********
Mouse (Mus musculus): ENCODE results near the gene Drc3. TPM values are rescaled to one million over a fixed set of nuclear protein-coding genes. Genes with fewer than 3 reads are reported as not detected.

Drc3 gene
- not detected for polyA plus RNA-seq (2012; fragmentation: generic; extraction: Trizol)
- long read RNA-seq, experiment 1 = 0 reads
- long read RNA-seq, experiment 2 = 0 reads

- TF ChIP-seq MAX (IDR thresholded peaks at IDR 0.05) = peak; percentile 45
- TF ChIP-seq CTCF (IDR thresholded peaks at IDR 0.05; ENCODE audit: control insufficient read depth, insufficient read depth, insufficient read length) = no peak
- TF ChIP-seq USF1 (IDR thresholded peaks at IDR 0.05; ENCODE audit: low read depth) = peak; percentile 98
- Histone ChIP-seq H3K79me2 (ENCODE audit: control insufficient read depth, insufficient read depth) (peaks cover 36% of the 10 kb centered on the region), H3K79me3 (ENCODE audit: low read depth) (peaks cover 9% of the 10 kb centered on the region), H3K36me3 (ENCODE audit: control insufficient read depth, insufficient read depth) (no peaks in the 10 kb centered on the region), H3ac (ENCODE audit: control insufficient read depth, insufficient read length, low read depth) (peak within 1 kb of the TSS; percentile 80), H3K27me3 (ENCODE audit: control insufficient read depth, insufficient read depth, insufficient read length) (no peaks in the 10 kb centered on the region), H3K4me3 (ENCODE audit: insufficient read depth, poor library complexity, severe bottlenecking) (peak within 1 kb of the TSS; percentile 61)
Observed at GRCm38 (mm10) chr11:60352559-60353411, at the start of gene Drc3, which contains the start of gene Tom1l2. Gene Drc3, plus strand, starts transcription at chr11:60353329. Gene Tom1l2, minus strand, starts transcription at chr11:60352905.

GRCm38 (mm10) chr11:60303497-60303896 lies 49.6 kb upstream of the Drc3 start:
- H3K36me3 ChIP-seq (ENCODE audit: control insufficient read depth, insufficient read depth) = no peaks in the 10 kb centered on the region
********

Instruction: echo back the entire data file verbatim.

Mouse (Mus musculus): ENCODE results near the gene Drc3. TPM values are rescaled to one million over a fixed set of nuclear protein-coding genes. Genes with fewer than 3 reads are reported as not detected.

Drc3 gene
- not detected for polyA plus RNA-seq (2012; fragmentation: generic; extraction: Trizol)
- long read RNA-seq, experiment 1 = 0 reads
- long read RNA-seq, experiment 2 = 0 reads

- TF ChIP-seq MAX (IDR thresholded peaks at IDR 0.05) = peak; percentile 45
- TF ChIP-seq CTCF (IDR thresholded peaks at IDR 0.05; ENCODE audit: control insufficient read depth, insufficient read depth, insufficient read length) = no peak
- TF ChIP-seq USF1 (IDR thresholded peaks at IDR 0.05; ENCODE audit: low read depth) = peak; percentile 98
- Histone ChIP-seq H3K79me2 (ENCODE audit: control insufficient read depth, insufficient read depth) (peaks cover 36% of the 10 kb centered on the region), H3K79me3 (ENCODE audit: low read depth) (peaks cover 9% of the 10 kb centered on the region), H3K36me3 (ENCODE audit: control insufficient read depth, insufficient read depth) (no peaks in the 10 kb centered on the region), H3ac (ENCODE audit: control insufficient read depth, insufficient read length, low read depth) (peak within 1 kb of the TSS; percentile 80), H3K27me3 (ENCODE audit: control insufficient read depth, insufficient read depth, insufficient read length) (no peaks in the 10 kb centered on the region), H3K4me3 (ENCODE audit: insufficient read depth, poor library complexity, severe bottlenecking) (peak within 1 kb of the TSS; percentile 61)
Observed at GRCm38 (mm10) chr11:60352559-60353411, at the start of gene Drc3, which contains the start of gene Tom1l2. Gene Drc3, plus strand, starts transcription at chr11:60353329. Gene Tom1l2, minus strand, starts transcription at chr11:60352905.

GRCm38 (mm10) chr11:60303497-60303896 lies 49.6 kb upstream of the Drc3 start:
- H3K36me3 ChIP-seq (ENCODE audit: control insufficient read depth, insufficient read depth) = no peaks in the 10 kb centered on the region